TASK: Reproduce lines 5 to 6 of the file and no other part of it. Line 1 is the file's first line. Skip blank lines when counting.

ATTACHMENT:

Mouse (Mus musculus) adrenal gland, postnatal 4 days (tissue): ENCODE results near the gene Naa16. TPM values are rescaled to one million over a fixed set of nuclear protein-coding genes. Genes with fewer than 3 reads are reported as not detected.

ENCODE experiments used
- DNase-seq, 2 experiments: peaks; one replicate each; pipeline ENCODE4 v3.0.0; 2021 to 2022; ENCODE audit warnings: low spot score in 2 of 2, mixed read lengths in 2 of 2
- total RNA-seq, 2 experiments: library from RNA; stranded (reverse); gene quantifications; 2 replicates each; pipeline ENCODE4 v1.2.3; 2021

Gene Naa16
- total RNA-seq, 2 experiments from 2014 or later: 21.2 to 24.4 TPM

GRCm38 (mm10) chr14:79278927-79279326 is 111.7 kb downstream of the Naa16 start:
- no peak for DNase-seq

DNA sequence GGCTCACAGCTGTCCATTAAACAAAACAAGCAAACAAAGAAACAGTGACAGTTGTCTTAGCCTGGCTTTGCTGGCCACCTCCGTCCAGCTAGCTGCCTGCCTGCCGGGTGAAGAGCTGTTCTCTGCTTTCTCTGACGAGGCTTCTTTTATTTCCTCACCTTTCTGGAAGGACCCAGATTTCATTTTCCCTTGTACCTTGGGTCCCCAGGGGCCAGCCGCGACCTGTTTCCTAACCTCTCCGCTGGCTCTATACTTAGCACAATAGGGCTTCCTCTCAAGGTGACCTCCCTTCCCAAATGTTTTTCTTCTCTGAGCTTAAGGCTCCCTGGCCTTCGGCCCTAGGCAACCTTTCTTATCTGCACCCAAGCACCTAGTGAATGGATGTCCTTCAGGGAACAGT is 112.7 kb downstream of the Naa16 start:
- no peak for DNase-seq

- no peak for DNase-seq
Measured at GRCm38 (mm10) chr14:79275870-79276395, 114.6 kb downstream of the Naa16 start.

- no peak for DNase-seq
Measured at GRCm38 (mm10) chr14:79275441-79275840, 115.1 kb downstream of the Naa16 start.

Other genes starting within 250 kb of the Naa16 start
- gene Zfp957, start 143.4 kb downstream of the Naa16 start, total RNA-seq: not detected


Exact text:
Gene Naa16
- total RNA-seq, 2 experiments from 2014 or later: 21.2 to 24.4 TPM